By alloying multiple compounds, some semiconductor materials are tunable, e.g., in band gap or lattice constant. The result is ternary, quaternary, or even quinary compositions. Ternary compositions allow adjusting the band gap within the range of the involved binary compounds; however, in case of combination of direct and indirect band gap materials there is a ratio where indirect band gap prevails, limiting the range usable for optoelectronics; e.g. AlGaAs LEDs are limited to 660 nm by this. Lattice constants of the compounds also tend to be different, and the lattice mismatch against the substrate, dependent on the mixing ratio, causes defects in amounts dependent on the mismatch magnitude; this influences the ratio of achievable radiative/nonradiative recombinations and determines the luminous efficiency of the device. Quaternary and higher compositions allow adjusting simultaneously the band gap and the lattice

Benefits:
Glass vacuum tubes, the predecessors of semiconductors, were at one time used to direct electrical current through electronic devices, such as radios. Vacuum tubes were large, fragile and unwieldy, compared to semiconductors, according to FactsonFile.com. The electrical properties of semiconductors were first observed in the 1870s and are the basis of the integrated circuit, which is also known as a computer chip. Chips are much smaller than vacuum tubes and can perform many more functions while using much less power.

Importance:
Engineering importance of semiconductors results from the fact that they can be conductors as well as insulators. Semiconductors are especially important because varying conditions like temperature and impurity content can easily alter their conductivity. The combination of different semiconductor types together generates devices with special electrical properties, which allow control of electrical signals. Semiconductors are employed in the manufacture of electronic devices and integrated circuits. Imagine life without electronic devices. There would be no radios, no TV's, no computers, no video games, and poor medical diagnostic equipment.

Semiconductors: Articles, News, Reports

Despite Challenges, Industrial Semiconductor Market Reports Positive Q1


The market for semiconductors used in industrial electronics

applications relished a better-than-expected first quarter as macroeconomic headwinds turned out to be less severe than initially feared, according to the latest Industrial Electronics report from information and analytics provider IHS (NYSE: IHS).Worldwide industrial electronics chip revenue in the first quarter reached $7.71 billion, up 1 percent from $7.63 billion in the final quarter of 2012. Although the uptick seemed modest, the increase marked a turnaround from the 3 percent decline in the fourth quarter. It also represents a major improvement compared to the 3 percent contraction of the market a year ago in the first quarter of 2011, as shown in the attached figure.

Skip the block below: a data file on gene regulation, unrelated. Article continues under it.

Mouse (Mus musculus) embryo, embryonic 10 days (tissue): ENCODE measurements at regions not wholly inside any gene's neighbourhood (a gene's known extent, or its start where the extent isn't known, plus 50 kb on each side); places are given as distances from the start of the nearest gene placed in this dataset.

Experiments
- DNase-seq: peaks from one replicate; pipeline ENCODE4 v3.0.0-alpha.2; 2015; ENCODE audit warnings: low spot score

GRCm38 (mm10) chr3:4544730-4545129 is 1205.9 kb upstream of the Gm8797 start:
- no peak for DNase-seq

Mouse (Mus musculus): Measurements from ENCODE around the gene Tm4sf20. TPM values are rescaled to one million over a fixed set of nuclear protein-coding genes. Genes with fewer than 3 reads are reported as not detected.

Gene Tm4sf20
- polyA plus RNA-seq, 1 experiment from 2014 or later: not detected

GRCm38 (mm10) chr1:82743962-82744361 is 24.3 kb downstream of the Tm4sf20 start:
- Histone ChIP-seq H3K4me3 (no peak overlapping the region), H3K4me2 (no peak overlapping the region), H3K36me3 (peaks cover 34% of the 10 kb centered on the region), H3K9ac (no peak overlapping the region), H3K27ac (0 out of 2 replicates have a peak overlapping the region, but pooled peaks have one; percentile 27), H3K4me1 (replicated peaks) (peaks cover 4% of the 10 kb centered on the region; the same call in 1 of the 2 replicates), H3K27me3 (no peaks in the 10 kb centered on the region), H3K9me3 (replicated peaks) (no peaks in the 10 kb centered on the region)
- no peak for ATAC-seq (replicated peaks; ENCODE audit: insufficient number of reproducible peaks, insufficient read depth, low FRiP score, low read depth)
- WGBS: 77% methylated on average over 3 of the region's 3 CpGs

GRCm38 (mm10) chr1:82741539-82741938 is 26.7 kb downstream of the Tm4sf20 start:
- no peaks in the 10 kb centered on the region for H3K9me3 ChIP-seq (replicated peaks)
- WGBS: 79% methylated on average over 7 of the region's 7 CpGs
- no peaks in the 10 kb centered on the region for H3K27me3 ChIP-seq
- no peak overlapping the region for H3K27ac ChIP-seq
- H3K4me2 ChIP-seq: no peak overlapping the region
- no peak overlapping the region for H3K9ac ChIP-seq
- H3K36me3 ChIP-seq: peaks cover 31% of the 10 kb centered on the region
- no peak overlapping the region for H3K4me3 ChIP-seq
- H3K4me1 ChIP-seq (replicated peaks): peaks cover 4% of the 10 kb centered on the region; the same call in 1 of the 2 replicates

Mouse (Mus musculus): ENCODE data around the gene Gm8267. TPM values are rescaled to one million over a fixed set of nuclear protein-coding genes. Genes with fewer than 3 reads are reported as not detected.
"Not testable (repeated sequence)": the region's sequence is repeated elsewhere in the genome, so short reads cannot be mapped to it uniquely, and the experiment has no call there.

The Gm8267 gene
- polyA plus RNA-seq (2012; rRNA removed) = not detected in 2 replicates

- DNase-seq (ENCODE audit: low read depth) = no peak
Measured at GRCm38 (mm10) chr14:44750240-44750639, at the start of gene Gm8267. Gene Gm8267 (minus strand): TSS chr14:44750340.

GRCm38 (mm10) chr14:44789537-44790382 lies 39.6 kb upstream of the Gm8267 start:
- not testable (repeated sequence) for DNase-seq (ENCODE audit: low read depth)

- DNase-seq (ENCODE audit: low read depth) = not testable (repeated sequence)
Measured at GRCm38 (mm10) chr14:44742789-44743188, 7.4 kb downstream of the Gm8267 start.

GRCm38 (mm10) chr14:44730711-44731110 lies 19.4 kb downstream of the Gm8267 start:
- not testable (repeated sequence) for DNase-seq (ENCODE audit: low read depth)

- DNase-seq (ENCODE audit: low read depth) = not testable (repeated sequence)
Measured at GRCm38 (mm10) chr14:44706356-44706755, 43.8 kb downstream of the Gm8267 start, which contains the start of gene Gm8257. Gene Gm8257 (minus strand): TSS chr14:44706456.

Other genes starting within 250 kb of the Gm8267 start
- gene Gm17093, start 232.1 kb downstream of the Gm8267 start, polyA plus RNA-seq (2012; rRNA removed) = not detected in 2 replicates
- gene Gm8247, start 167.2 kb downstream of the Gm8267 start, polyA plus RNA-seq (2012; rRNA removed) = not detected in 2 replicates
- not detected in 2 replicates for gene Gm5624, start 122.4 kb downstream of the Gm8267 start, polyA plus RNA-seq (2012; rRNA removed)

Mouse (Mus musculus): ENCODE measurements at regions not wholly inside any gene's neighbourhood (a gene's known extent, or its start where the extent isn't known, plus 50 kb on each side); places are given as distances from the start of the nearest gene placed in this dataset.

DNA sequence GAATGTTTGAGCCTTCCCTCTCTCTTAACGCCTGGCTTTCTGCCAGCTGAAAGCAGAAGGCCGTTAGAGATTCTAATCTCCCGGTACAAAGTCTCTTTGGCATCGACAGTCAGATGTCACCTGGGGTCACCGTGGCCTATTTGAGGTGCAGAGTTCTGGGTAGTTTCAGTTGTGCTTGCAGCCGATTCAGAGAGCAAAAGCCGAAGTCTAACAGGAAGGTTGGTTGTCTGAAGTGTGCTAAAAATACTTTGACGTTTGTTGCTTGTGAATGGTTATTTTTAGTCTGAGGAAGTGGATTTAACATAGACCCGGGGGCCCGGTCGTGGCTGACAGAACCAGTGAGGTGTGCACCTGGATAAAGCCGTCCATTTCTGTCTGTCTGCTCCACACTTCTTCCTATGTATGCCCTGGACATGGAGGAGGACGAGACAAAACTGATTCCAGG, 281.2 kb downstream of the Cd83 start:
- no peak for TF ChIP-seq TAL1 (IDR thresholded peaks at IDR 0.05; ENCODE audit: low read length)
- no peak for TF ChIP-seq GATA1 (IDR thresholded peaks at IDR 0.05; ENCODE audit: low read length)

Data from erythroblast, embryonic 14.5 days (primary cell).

GLOBAL SEMICONDUCTOR INDUSTRY POSTS HIGHEST SALES TOTAL OF 2013 IN JULY


PR Newswire-Sales in Americas up 21.5 percent year-over-year; global

sales increase for fifth straight month


WASHINGTON, Sept. 3, 2013 /PRNewswire-USNewswire/ -- The

Semiconductor Industry Association (SIA), representing U.S. leadership in semiconductor manufacturing and design, today announced that worldwide sales of semiconductors reached $25.53 billion for the month of July 2013, the highest total of 2013 and an increase of 5.1 percent over July 2012. Global sales in July were 2.6 percent higher than the previous month's total of $24.88 billion. Sales in the Americas increased 21.5 percent compared to July 2012, marking the region's largest year-over-year increase in more than two years. All monthly sales numbers are compiled by the World Semiconductor Trade Statistics (WSTS) organization and represent a three-month moving average.
"The consistent, upward trajectory of global semiconductor sales continued

in July, with the Americas showing particular strength and surging ahead of last year's pace," said Brian Toohey, president and CEO, Semiconductor

Industry Association. "Sales

increased in all regions

advances

Not so long ago, a computer filled a whole room and radio receivers were as big as washing machines. In recent decades, electronic devices have shrunk considerably in size and this trend is expected to continue, leading to enormous cost and energy savings, as well as increasing speed.

Key to shrinking devices is Terascale computing, involving

ultrafast technology supported by single microchips that can perform trillions of operations per second. Using Terascale technology, semiconductor components commonly used to make integrated circuits for all kinds of appliances could measure less than 10 nanometres within several years. Keeping in mind that a nanometre is less than 1 billionth of a metre, electronic devices have the potential to become phenomenally smaller and require significantly less energy than today - a development that will revolutionise the electronics industry. Despite progress, the technology for producing these ultra-small devices has a long way to go before being reliable. To advance

the work, the EU funded project TRAMS ('Terascale reliable adaptive memory systems') sought to improve reliability by improving chip design.
The TRAMS team

conducted in-depth